Saturday, June 22, 2019

Reverse Mortgages Update

A     In 2015 I explained reverse mortgages in this column.  Recently an article published in USA Today on June 13, 2019 ( basically claimed that reverse mortgages were simply predatory lending designed to steal seniors and the heirs homes without any benefit or knowledge.  The flaw in the article is that it fails to clearly mention several important facts:

          1.       Without the loans, many seniors would have been forced to sell the homes anyway, due to the inability to pau maintenance costs, existing loans or taxes and insurance;

          2.       No one forced these seniors to take the loans and spend the money they received, even if spent frivolously;

          3.       That a majority of foreclosures occur not due to defaults relating to non-payment of taxes or insurance but due to either abandonment of the home (residing in the home is a condition of getting and keeping the loan) or death;

          4.       Claiming that the heirs lost out on getting the home due to the reverse mortgage is a false premise, because it presupposes that the heirs deserve the home even though their parents needed and got to enjoy the benefits of the money; and

          5.       Many foreclosures occur simply because many reverse mortgages were granted before the crash, and the monies given were based on a higher pre-crash value.  Combined with the accrued interest over 10 to 15 years (a key to how these work, seniors pay nothing during the term of the loan) and all the costs of sale (as high as 8% for real estate commissions, taxes, transfer taxes and title insurance), there is little to no equity left to interest the heirs or the estate to consider selling the properties.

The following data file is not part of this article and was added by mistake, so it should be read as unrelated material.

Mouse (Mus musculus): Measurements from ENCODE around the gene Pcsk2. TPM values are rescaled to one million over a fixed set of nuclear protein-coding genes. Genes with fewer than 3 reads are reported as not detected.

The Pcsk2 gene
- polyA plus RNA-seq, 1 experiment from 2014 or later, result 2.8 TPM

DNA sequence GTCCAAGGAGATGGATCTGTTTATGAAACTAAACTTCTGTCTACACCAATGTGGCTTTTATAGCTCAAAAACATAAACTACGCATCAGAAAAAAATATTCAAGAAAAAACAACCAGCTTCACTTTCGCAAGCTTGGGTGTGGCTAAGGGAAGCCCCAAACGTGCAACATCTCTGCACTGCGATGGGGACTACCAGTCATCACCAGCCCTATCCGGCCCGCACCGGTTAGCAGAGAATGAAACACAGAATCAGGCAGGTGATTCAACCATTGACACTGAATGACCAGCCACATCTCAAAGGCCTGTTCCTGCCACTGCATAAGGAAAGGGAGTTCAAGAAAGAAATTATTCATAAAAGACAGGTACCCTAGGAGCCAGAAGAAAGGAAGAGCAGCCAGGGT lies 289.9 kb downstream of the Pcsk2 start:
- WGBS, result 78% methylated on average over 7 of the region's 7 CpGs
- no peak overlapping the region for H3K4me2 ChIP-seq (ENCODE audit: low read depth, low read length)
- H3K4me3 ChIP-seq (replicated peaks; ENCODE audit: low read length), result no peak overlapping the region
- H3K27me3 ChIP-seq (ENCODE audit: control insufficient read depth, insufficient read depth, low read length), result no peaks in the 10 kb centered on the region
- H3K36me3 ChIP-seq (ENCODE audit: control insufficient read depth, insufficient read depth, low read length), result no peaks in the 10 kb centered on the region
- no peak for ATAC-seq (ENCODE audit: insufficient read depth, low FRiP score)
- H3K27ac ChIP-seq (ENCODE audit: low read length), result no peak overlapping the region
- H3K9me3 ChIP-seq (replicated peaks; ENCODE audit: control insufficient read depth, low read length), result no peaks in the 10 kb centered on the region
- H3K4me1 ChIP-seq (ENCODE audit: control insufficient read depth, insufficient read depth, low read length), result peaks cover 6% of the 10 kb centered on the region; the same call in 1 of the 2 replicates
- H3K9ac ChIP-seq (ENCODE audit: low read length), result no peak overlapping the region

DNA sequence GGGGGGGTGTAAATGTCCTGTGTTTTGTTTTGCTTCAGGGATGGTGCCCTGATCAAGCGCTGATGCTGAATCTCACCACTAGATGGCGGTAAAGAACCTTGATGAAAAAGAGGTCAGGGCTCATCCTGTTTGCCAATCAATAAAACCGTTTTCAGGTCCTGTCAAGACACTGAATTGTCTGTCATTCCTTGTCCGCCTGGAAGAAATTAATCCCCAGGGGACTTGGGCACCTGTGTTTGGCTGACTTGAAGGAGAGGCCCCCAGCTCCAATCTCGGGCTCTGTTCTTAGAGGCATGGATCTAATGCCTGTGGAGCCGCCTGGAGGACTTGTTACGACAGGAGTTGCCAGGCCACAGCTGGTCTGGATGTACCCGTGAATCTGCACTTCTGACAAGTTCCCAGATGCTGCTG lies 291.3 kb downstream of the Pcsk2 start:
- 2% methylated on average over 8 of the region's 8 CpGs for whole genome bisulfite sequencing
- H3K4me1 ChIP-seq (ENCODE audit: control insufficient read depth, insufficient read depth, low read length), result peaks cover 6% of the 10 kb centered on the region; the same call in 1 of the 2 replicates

As a Florida HUD Commissioner, I have handled hundreds of reverse mortgage foreclosures for HUD.  In only one instance was a foreclosure based on the failure to pay taxes.  All other cases were either abandonment of the home or death.  HUD is only obligated to wait one year after abandonment of the home or death to begin a foreclosure action, but in all cases, HUD gave the family more time to decide whether to sell or walk away.  In all my years, I have never received a complaint from a senior or beneficiary that HUD has stolen their home.

     As I stated in 2015 there are several criticisms of the reverse mortgage program.  High upfront costs are an issue and frequently not properly discussed with borrowers.  Interest rates are higher than conventional loans.  High pressure sales tactics (including late night tv ads) have encouraged seniors to take out reverse mortgages, spend the money on vacations and gifts, without consideration of the ability to pay and maintain the property going forward. 

    As a result of the number of reverse mortgage foreclosures, there was a revamping of the HUD program in 2017 to address such issues.  First, the mortgage insurance premiums charged to fund the government’s guarantee of the loan has changed.  Instead of a floating premium of up to 2.5% based on the amount advanced at closing and in the loan’s first year, a lump sum of 2% is taken at closing.  This could result in higher premiums for some borrowers.

    However, the monthly mortgage insurance premium has been reduced from 1.25% to 0.5%, saving borrowers on the accrued monthly charges at a rate of about $166 for each $50,000 borrowed.  The new rules will benefit borrowers who use their available funds at closing, but likely cost seniors who open a reverse mortgage as a line of credit for future use without drawing out fund.

     In addition, the new guidelines have reduced the amount that can be borrowed.  The maximum amount is a complicated formula based on the value of the home, the age of the borrower and the interest rate.  Lowering the amount borrowed will likely reduce the number of foreclosures, benefiting both seniors and the guarantee fund.